• Respect any animals and wildlife you might encounter. Do not feed any animals unless you are specifically given permission, avoid picking flowers no matter how beautiful they may be, do not touch or move fossils, and importantly, don’t stroke dogs – they can be aggressive towards strangers and stray dogs in Nepal may carry rabies.



  • Before you buy souvenirs. Beautiful shahtoosh shawls are woven in the Himalayas from the wool of the Tibetan Antelope, or chiru. The chiru is now endangered as a result of hunting for its precious wool – avoid buying anything made from it.
  • Food & Taboos – once you’ve touched something to your lips, it’s considered polluted for everyone else. If you take a sip from your own, or someone else’s water bottle, try not to let it touch your lips and don’t eat from someone else’s plate or offer anyone food you’ve taken a bite of.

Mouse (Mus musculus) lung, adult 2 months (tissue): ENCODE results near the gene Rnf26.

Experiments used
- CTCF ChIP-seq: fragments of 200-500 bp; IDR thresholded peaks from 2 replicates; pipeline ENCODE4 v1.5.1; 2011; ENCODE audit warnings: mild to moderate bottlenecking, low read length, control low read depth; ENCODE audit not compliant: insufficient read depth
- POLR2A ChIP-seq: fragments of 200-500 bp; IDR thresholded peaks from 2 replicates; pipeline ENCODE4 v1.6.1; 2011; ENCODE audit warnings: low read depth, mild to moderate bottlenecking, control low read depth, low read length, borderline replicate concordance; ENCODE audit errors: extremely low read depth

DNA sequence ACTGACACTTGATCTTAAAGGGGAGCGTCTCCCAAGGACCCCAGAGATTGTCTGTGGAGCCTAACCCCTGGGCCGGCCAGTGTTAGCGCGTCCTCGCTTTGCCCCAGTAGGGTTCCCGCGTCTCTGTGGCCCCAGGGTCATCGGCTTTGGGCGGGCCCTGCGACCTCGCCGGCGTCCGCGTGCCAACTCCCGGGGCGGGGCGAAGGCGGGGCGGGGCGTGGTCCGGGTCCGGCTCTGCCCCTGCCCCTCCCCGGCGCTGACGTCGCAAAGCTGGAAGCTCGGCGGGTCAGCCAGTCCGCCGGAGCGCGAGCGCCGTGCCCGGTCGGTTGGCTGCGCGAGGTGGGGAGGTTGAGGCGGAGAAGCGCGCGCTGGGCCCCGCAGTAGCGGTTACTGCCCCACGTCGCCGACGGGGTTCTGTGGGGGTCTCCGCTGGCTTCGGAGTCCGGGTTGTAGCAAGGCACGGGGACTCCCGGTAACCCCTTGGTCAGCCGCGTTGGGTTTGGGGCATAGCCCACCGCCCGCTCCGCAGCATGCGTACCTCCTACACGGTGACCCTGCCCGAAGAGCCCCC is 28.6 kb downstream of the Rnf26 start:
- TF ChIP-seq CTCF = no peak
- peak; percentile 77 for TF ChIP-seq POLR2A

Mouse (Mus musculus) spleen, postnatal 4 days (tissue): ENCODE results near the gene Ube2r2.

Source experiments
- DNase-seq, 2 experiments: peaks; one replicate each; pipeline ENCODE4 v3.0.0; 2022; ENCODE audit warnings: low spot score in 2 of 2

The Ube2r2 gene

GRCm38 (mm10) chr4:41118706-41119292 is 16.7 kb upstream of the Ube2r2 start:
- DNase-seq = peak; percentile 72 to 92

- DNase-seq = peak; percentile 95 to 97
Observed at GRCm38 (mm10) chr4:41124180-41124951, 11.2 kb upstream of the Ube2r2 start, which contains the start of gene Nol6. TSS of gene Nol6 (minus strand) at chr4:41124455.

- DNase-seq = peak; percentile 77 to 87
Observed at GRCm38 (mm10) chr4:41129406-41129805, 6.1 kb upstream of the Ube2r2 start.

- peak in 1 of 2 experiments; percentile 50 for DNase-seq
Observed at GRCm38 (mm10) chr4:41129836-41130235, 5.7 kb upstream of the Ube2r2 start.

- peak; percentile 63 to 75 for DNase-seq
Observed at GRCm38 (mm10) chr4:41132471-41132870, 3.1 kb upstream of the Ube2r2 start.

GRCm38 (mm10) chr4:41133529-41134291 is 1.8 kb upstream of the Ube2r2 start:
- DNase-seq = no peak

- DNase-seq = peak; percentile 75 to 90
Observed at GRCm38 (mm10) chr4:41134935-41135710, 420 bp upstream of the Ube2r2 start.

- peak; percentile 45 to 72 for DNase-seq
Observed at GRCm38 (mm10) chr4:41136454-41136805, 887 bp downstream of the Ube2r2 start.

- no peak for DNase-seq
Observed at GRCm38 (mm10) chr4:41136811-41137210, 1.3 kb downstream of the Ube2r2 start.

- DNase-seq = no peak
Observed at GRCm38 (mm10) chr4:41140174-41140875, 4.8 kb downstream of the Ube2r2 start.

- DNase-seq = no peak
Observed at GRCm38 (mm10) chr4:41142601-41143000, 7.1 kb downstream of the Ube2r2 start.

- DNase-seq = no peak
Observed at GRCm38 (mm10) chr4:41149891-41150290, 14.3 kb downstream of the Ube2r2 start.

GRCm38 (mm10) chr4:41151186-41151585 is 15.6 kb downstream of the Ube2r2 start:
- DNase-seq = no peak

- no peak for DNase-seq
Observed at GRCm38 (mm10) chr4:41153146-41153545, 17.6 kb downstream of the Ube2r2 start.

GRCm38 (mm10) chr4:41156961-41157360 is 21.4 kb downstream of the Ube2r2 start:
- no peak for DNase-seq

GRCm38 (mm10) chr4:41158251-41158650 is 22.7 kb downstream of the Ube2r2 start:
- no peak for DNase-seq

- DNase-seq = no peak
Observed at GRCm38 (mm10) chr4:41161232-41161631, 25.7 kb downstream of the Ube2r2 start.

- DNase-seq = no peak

• Right or Left? Mmm… Right! The left hand is reserved for washing after defecating. You can use it to hold a drink or cutlery while you eat, but don’t wipe your mouth, or pass food with it.
  • Right hand & Manners. To show respect, offer money, food or gifts with both hands, or with the right hand while the left touches the wrist.
  • Keep Calm. The Nepalese are a very calm and contemplative people. You may find yourself in social situations that are completely out of your western comfort zone, but it is important to remember that the locals exercise discretion in expressing their feelings, anger and affection towards each other. If you don’t understand something, ask quietly and be patient.